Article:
Helpful Vaccine Information
El inglés es el idioma de control de esta página. En la medida en que haya algún conflicto entre la traducción al inglés y la traducción, el inglés prevalece.
Al hacer clic en el enlace de traducción se activa un servicio de traducción gratuito para convertir la página al español. Al igual que con cualquier traducción por Internet, la conversión no es sensible al contexto y puede que no traduzca el texto en su significado original. NC State Extension no garantiza la exactitud del texto traducido. Por favor, tenga en cuenta que algunas aplicaciones y/o servicios pueden no funcionar como se espera cuando se traducen.
English is the controlling language of this page. To the extent there is any conflict between the English text and the translation, English controls.
Clicking on the translation link activates a free translation service to convert the page to Spanish. As with any Internet translation, the conversion is not context-sensitive and may not translate the text to its original meaning. NC State Extension does not guarantee the accuracy of the translated text. Please note that some applications and/or services may not function as expected when translated.Collapse ▲
Let me first begin with the fact that I am not a doctor, but I want to share with you the correct place to get information as it relates to the COVID-19 vaccine. I know you may have a lot of questions, concerns, and even some confusion. I get it; I am right there with you. Just researching for this article became overwhelming within the first twenty minutes. We are in what I call COVID Land and have been for almost a year now, but we finally have a vaccine.
Even though we have a vaccine, it’s still important for everyone to continue using all the tools available to help control this pandemic as we learn more about how COVID-19 vaccines work in real-world conditions. Continue to wear your mask, covering both your mouth and nose, stay at least 6 feet away from others, avoid crowds and wash your hands often.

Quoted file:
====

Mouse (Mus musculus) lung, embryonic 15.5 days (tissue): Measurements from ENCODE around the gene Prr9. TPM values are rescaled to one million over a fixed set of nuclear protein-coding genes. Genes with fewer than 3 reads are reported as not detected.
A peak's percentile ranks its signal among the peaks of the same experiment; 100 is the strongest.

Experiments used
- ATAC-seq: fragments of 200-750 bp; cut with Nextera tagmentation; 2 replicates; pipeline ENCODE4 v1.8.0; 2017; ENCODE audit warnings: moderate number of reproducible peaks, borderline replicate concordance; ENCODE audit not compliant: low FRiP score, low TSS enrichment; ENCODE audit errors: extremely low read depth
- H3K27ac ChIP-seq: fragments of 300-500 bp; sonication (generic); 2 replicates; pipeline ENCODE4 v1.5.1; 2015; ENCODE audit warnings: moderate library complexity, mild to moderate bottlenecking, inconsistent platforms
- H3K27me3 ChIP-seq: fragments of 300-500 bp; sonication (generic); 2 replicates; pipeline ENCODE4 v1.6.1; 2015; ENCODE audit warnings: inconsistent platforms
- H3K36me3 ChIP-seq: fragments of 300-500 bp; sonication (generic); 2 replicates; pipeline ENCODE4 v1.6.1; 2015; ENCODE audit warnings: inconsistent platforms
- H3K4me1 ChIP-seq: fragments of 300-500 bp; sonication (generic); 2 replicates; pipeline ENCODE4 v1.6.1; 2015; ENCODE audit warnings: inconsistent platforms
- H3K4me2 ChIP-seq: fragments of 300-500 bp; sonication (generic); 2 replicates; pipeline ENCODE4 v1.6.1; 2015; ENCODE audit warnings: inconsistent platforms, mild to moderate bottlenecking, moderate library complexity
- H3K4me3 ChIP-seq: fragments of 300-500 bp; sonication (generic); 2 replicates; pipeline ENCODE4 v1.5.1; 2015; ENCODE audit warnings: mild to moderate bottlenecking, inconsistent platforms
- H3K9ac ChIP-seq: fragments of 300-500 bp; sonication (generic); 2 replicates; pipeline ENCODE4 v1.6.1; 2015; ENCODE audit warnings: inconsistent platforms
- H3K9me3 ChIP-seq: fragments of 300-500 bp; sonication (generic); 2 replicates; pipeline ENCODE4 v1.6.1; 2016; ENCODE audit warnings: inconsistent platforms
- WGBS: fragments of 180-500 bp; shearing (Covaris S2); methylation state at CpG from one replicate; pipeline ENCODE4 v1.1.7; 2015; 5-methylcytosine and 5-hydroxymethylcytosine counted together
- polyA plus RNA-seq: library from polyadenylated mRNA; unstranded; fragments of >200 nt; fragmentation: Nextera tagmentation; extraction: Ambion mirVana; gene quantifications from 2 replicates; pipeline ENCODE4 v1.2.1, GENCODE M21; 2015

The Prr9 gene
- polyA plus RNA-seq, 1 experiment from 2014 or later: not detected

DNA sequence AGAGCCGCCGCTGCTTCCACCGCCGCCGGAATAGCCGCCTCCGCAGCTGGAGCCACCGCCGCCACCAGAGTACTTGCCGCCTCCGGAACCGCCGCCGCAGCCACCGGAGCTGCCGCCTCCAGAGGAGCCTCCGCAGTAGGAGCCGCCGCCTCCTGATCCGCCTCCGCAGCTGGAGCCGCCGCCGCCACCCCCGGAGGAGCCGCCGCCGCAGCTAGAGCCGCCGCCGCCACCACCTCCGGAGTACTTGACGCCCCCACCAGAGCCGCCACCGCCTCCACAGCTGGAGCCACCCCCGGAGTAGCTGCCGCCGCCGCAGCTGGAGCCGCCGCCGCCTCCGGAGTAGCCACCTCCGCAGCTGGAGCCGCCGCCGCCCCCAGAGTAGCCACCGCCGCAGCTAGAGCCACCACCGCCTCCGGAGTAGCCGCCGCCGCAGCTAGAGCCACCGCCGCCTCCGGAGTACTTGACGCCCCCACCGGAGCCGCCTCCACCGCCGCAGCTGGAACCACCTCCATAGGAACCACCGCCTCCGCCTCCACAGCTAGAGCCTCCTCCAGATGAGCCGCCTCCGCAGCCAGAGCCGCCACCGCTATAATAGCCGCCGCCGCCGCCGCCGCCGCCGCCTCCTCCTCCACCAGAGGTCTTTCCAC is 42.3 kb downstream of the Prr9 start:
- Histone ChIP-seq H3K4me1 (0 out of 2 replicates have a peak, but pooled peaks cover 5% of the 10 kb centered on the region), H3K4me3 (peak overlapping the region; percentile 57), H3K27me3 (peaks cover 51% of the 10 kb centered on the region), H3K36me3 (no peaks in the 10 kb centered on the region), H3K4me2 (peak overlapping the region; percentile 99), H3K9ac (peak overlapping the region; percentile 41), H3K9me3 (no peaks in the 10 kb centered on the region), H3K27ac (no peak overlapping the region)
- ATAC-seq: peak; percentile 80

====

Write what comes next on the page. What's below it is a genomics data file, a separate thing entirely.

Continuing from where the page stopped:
Because COVID-19 is new with new vaccines, there are many questions about what happens before, during, and after your appointment to get vaccinated. These tips will help you know what to expect when you get vaccinated, what information your provider will give you, and resources you can use to monitor your health after you are vaccinated.
Before vaccination –
- See if COVID-19 vaccination is recommended for you right now.
- Learn more about the different types of COVID-19 vaccines and how they work.
- Learn more about the benefits of getting a COVID-19 vaccination.
- When you get the vaccine, you and your healthcare provider will both need to wear masks that cover your nose and mouth. Stay 6 feet away from others while inside and in lines.
When you get vaccinated –
- You should receive a vaccination card or printout that tells you what COVID-19 vaccine you received, the date you received it, and where you received it.
- You should receive a paper or electronic version of a fact sheet that tells you more about the specific COVID-19 vaccine you are being offered. Each authorized COVID-19 vaccine has its own fact sheet that contains information to help you understand the risks and benefits of receiving that specific vaccine.
- All people who get a COVID-19 vaccine should be monitored on-site. Some may experience rare severe allergic reactions following being vaccinated, so staying for monitoring is very important.
After Vaccination –
- With most COVID-19 vaccines, you will need two shots in order for them to work effectively. Get the second shot even if you have side effects after the first one unless a vaccination provider or your doctor tells you not to get a second shot.
- Ask your healthcare provider about getting started with v-safe, a free, smartphone-based tool that uses text messaging and web surveys to provide personalized health check-ins after you receive a COVID-19 vaccination. V-safe also reminds you to get your second dose if you need one. Learn more at v-safe.
- It takes time for your body to build protection after any vaccination. COVID-19 vaccines that require 2 shots may not protect you until a week or two after your second shot.
For more information, visit:
I suggest you do your homework and/or talk to your doctor prior to being vaccinated to be sure that you are doing what’s best for you. Take care and stay safe!
Toi N. Degree, Associate Family & Consumer Education Agent with North Carolina Cooperative Extension. Toi may be reached by phone at 704-216-8970 or by email at email@example.com.